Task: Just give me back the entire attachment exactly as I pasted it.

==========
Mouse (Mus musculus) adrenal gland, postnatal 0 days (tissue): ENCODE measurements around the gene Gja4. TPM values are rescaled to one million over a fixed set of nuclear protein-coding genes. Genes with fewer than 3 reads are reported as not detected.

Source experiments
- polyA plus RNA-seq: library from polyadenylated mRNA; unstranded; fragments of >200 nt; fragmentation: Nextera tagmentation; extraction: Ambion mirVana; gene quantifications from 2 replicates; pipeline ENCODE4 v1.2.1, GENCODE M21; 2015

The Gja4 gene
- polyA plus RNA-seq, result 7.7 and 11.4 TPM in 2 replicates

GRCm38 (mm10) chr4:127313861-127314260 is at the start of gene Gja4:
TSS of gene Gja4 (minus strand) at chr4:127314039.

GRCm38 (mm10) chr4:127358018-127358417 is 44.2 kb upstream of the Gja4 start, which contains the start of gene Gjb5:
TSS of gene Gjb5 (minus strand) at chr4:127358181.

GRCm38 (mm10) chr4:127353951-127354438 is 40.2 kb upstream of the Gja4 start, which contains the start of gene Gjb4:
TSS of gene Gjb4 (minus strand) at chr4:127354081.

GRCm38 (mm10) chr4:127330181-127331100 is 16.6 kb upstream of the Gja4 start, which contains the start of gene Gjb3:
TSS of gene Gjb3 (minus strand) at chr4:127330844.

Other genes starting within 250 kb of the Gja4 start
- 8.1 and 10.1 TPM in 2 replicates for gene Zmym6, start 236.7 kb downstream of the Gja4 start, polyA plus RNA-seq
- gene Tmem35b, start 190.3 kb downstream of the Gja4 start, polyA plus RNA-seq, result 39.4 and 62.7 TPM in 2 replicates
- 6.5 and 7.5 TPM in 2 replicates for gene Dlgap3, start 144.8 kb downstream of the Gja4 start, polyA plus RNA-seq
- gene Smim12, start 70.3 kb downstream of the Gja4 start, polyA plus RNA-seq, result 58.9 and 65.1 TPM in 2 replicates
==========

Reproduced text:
Mouse (Mus musculus) adrenal gland, postnatal 0 days (tissue): ENCODE measurements around the gene Gja4. TPM values are rescaled to one million over a fixed set of nuclear protein-coding genes. Genes with fewer than 3 reads are reported as not detected.

Source experiments
- polyA plus RNA-seq: library from polyadenylated mRNA; unstranded; fragments of >200 nt; fragmentation: Nextera tagmentation; extraction: Ambion mirVana; gene quantifications from 2 replicates; pipeline ENCODE4 v1.2.1, GENCODE M21; 2015

The Gja4 gene
- polyA plus RNA-seq, result 7.7 and 11.4 TPM in 2 replicates

GRCm38 (mm10) chr4:127313861-127314260 is at the start of gene Gja4:
TSS of gene Gja4 (minus strand) at chr4:127314039.

GRCm38 (mm10) chr4:127358018-127358417 is 44.2 kb upstream of the Gja4 start, which contains the start of gene Gjb5:
TSS of gene Gjb5 (minus strand) at chr4:127358181.

GRCm38 (mm10) chr4:127353951-127354438 is 40.2 kb upstream of the Gja4 start, which contains the start of gene Gjb4:
TSS of gene Gjb4 (minus strand) at chr4:127354081.

GRCm38 (mm10) chr4:127330181-127331100 is 16.6 kb upstream of the Gja4 start, which contains the start of gene Gjb3:
TSS of gene Gjb3 (minus strand) at chr4:127330844.

Other genes starting within 250 kb of the Gja4 start
- 8.1 and 10.1 TPM in 2 replicates for gene Zmym6, start 236.7 kb downstream of the Gja4 start, polyA plus RNA-seq
- gene Tmem35b, start 190.3 kb downstream of the Gja4 start, polyA plus RNA-seq, result 39.4 and 62.7 TPM in 2 replicates
- 6.5 and 7.5 TPM in 2 replicates for gene Dlgap3, start 144.8 kb downstream of the Gja4 start, polyA plus RNA-seq
- gene Smim12, start 70.3 kb downstream of the Gja4 start, polyA plus RNA-seq, result 58.9 and 65.1 TPM in 2 replicates